xxxxxThe Ashanti (or Asante), part of the Akan-
THE FOUNDING OF THE ASHANTI EMPIRE c1689 (W3)
Map (West Africa): licensed under Creative Commons – historyfacebook.wikispaces.com. Golden Stool: date and photographer unknown.
xxxxxIt was in the 12th and 13th centuries that the Akan-
xxxxxIn a series of campaigns over the next three years, all opposition was crushed and, the coast having been reached, a lucrative trade was opened up with the Dutch at the fort of Elmina. Based on gold, slaves and European imports, it was the making of the Ashanti Empire. By the death of Osei Tutu, its founder and first king, in 1712, it had trebled in size, and its capital Kumasi, ideally situated on the north-
xxxxxWorthy of note amongst their leaders at this time was Osei Kwadwo. Coming to power in 1764 (G3a), he consolidated the power of the monarchy and extended further his domains further north. By the early 19th century the empire stretched from the Togo Mountains in the east to the Komoe River in the west. Indeed, such was the strength of the Ashanti that they posed a threat to the British on their arrival, and it took four "wars" to bring about their final defeat. As we shall see, the first of these wars, beginning in 1824 (G4), followed the establishment of colonial territories by the British in Sierra Leone, the Gambia and the Gold Coast in 1821 (G4).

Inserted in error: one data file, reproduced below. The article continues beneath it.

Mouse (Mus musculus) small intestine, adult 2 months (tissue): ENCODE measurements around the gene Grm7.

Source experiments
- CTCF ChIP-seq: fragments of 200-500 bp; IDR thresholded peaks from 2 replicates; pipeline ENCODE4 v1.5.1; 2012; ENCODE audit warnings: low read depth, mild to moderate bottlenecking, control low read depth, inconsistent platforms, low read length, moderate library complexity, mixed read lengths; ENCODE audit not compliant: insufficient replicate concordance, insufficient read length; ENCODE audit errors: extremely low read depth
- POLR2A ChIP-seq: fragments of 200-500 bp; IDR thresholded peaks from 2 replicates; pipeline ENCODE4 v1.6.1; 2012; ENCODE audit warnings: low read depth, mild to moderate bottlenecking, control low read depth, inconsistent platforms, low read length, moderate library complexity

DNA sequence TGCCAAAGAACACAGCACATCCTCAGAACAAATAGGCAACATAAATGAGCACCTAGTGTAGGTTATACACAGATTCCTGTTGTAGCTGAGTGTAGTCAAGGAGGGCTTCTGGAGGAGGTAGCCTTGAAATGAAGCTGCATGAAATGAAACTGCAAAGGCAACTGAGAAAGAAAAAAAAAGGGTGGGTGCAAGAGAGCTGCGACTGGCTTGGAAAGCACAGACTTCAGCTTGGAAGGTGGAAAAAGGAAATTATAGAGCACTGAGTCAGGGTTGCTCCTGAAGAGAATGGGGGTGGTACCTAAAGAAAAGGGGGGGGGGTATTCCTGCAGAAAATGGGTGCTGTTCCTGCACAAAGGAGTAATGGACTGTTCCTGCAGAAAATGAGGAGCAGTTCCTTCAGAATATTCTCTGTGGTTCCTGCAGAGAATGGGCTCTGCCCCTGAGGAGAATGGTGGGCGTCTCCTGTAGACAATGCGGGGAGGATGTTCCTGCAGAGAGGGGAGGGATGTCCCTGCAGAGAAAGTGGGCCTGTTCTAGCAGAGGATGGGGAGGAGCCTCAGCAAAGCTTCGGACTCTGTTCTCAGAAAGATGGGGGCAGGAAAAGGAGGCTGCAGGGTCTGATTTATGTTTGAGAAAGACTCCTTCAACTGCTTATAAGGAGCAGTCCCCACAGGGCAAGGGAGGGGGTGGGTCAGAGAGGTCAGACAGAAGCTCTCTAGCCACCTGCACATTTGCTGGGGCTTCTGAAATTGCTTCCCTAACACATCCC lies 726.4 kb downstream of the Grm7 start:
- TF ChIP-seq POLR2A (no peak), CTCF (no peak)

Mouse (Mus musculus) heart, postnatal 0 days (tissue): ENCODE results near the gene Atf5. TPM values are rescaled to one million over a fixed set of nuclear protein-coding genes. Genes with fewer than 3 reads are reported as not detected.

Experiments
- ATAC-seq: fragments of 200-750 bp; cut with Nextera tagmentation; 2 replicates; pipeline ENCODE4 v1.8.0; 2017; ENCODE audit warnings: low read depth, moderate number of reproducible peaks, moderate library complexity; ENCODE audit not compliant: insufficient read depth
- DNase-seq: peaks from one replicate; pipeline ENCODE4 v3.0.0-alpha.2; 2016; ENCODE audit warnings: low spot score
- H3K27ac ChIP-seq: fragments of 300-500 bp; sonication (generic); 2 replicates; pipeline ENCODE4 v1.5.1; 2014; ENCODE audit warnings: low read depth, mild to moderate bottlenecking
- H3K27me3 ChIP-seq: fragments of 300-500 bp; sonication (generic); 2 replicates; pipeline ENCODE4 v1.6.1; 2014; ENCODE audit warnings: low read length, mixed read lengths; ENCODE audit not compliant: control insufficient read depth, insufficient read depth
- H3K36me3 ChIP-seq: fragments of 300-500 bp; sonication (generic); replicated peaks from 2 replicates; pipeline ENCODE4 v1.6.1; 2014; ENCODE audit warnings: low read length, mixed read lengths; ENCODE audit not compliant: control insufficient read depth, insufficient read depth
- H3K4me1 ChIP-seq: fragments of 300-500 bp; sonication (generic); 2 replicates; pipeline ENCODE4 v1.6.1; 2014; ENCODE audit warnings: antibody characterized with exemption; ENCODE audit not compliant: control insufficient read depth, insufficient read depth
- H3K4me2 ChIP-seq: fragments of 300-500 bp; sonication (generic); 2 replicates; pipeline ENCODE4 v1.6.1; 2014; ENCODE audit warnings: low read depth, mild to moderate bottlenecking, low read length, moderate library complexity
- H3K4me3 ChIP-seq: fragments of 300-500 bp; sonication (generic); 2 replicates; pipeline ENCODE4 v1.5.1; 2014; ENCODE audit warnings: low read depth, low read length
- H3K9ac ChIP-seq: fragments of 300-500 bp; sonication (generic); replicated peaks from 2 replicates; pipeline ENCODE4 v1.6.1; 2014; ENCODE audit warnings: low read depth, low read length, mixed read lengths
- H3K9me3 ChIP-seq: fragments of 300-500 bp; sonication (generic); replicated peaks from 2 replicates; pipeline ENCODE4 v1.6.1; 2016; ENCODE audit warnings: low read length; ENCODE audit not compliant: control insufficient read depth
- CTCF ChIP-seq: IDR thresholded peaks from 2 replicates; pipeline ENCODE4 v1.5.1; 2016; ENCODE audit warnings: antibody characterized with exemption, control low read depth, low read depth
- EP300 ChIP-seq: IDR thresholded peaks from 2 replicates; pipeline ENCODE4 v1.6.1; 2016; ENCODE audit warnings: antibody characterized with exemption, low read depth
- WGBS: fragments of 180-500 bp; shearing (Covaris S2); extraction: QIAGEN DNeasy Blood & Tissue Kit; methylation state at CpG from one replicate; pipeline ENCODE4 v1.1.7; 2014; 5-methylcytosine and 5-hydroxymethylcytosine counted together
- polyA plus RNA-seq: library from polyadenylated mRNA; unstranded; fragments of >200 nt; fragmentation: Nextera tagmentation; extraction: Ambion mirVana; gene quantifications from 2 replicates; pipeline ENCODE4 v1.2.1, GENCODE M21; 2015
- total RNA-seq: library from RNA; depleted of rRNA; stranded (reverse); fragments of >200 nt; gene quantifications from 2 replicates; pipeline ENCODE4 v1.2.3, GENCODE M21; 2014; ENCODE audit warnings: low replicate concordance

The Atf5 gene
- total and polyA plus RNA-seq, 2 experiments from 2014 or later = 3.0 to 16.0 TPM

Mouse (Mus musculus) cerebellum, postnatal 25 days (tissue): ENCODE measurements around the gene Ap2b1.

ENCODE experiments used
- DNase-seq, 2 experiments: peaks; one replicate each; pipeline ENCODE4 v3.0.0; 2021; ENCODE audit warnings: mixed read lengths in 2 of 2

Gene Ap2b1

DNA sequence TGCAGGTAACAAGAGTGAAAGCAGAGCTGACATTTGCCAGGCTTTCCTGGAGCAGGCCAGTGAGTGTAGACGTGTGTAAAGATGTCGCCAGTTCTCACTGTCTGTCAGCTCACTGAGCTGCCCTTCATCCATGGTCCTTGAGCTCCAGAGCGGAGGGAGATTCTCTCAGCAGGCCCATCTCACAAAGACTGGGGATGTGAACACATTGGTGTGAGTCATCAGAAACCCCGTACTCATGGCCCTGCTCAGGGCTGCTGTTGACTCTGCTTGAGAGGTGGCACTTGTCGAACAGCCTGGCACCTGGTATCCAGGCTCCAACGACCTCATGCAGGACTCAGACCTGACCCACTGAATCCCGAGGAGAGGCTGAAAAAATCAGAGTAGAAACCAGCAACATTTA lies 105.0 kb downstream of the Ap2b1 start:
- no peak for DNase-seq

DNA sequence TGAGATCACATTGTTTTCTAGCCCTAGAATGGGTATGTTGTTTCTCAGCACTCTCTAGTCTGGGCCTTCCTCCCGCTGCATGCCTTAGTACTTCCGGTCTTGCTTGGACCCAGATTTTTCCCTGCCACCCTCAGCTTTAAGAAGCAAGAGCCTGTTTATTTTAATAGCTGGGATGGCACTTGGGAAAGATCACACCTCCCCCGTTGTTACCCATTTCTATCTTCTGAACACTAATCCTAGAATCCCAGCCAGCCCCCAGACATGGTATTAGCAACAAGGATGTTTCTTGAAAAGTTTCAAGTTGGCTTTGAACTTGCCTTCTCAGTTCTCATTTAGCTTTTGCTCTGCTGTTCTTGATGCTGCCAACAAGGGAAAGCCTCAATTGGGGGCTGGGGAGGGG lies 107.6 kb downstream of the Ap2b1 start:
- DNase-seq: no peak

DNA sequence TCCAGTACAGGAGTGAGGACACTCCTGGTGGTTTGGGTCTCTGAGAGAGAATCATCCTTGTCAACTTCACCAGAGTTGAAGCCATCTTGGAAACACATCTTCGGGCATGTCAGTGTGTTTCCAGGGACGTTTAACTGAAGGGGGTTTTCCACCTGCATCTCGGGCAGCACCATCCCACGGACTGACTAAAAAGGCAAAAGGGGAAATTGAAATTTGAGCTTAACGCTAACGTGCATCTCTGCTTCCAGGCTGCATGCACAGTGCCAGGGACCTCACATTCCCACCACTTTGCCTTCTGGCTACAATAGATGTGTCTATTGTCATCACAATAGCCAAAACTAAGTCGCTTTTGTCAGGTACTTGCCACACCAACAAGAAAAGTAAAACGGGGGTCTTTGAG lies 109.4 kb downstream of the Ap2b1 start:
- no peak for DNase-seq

xxxxxIncidentally, before becoming Ashantehene, or king, of the new Ashanti state, Osei Tutu lived for a time amongst the Akwamu people. On returning to Kumasi he was accompanied by a priest called Okomfo Anokye and he brought with him the legendary "Golden Stool" which, he claimed, had descended from heaven. This stool became the symbol of the spirit and unity of the Ashanti people and, according to Ashanti tradition, played a vital role in the kingdom's success. As we shall see, it was the cause of a war -